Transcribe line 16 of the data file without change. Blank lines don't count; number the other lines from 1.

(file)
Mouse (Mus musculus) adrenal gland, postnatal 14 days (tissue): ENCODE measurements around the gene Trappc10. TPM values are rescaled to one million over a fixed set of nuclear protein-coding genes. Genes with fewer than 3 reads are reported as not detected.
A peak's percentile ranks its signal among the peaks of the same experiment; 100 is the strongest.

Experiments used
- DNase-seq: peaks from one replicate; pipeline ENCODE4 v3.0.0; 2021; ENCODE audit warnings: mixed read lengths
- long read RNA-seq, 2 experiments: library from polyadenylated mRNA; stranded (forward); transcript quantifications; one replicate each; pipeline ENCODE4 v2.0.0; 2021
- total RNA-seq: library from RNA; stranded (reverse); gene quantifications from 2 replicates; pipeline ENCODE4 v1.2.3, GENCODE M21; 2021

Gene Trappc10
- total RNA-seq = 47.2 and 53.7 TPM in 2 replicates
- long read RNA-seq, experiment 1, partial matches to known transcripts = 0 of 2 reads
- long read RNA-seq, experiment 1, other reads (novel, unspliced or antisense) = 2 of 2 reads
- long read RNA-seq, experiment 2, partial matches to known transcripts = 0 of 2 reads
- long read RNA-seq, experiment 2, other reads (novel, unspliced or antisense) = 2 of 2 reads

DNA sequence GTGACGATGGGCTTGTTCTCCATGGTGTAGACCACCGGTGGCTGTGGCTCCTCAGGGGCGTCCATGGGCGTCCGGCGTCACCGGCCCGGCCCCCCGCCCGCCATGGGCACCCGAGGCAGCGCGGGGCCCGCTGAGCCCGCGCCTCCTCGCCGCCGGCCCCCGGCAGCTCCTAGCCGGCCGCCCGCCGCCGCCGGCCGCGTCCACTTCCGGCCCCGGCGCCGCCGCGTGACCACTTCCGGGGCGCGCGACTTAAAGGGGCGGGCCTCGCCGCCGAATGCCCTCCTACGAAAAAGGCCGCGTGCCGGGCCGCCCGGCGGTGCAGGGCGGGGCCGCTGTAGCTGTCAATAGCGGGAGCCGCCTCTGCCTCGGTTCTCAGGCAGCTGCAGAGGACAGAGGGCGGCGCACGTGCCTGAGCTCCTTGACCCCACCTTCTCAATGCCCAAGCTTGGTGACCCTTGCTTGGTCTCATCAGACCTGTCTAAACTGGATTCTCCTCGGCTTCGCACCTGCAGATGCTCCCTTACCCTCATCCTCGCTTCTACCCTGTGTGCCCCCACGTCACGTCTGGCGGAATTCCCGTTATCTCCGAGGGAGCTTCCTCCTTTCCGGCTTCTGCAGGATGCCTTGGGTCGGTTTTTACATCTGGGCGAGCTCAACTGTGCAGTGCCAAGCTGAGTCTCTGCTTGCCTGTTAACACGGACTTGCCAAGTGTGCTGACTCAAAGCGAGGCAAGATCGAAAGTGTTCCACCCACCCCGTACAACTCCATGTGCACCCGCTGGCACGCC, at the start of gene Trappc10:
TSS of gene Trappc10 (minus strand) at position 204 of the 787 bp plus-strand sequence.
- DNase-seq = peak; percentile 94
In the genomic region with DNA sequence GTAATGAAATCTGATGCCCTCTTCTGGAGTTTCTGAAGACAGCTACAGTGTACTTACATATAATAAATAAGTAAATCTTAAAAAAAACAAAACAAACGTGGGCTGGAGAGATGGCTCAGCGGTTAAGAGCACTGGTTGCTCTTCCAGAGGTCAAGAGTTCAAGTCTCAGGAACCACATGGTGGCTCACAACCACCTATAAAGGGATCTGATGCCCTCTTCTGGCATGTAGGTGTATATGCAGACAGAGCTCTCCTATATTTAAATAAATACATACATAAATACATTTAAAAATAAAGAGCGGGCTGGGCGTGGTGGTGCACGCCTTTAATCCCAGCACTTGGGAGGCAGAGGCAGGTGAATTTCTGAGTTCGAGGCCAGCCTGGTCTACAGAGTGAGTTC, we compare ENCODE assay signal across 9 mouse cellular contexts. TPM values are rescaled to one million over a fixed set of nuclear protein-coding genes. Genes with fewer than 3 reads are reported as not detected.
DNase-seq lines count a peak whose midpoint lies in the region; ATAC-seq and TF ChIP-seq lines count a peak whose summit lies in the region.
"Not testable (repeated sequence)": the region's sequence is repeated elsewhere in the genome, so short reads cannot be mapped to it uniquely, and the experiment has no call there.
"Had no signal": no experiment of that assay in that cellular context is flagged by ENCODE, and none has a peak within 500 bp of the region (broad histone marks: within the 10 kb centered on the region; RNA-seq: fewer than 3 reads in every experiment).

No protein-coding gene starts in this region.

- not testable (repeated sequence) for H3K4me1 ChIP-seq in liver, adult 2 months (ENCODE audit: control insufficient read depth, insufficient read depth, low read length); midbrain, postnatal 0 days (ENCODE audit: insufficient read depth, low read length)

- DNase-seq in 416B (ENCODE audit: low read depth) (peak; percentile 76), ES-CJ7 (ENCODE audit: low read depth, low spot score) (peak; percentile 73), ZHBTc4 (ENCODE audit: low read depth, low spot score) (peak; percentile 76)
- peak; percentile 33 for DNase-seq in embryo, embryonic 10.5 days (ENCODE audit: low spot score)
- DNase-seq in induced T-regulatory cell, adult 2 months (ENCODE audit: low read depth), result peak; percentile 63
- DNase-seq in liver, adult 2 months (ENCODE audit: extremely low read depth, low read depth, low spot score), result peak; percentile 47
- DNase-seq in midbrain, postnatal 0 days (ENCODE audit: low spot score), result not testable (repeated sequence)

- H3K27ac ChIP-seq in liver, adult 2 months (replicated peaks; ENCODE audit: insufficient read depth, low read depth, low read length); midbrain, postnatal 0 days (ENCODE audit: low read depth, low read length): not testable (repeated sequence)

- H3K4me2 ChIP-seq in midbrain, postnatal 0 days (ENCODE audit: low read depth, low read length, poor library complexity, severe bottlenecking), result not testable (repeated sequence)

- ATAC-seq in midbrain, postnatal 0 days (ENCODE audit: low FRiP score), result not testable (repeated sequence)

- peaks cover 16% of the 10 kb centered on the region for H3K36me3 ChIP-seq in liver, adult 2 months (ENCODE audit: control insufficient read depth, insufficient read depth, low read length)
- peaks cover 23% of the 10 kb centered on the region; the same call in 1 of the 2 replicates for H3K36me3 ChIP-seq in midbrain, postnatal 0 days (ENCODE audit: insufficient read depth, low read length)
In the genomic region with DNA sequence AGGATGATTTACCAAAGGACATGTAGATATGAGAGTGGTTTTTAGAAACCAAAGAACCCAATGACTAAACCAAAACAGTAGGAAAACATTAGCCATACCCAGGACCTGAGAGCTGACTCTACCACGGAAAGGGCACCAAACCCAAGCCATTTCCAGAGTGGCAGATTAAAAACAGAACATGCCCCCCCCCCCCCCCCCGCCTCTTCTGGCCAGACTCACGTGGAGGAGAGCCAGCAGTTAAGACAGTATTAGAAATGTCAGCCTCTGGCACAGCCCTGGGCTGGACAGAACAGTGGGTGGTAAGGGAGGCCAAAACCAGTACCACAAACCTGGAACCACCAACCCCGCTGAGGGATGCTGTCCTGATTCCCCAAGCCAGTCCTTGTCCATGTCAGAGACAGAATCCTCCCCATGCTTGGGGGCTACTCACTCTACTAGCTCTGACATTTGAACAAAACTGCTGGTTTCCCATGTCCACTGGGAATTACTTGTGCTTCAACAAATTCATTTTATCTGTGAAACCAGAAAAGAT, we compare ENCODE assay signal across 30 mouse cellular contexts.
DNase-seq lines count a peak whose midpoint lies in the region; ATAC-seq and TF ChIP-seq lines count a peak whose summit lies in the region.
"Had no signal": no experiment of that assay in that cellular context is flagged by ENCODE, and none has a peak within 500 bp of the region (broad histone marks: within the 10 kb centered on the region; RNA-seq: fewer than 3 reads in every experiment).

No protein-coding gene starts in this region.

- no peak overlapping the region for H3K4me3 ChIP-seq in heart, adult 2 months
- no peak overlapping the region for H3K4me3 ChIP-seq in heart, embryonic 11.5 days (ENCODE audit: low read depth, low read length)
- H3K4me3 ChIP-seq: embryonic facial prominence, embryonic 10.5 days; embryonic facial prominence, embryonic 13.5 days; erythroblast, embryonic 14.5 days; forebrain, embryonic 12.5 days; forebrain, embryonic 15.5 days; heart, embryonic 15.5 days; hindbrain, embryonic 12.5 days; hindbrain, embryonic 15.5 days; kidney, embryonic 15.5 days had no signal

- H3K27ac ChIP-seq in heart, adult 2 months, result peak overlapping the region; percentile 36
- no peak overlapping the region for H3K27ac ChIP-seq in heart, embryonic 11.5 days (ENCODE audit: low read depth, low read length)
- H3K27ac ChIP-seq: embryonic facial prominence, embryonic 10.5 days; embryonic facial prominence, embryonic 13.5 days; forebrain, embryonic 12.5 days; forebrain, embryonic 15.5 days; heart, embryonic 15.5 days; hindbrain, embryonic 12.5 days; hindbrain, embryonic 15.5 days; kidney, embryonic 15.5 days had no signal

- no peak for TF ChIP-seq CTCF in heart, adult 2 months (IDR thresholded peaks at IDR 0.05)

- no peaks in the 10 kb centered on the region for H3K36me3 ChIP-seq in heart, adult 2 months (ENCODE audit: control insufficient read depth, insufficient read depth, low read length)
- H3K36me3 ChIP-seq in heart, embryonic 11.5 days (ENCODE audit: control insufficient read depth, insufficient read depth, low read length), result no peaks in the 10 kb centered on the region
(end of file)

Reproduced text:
In the genomic region with DNA sequence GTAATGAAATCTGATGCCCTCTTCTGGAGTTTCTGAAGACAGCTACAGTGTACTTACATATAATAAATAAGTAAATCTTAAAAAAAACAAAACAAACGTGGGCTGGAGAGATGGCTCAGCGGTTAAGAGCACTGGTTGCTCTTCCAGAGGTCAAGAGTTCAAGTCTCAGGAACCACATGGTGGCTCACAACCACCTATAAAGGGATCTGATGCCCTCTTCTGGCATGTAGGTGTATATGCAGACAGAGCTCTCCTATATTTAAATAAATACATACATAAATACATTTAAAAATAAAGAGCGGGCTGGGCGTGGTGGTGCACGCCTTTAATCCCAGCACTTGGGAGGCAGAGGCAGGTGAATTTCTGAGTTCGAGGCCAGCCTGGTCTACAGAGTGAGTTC, we compare ENCODE assay signal across 9 mouse cellular contexts. TPM values are rescaled to one million over a fixed set of nuclear protein-coding genes. Genes with fewer than 3 reads are reported as not detected.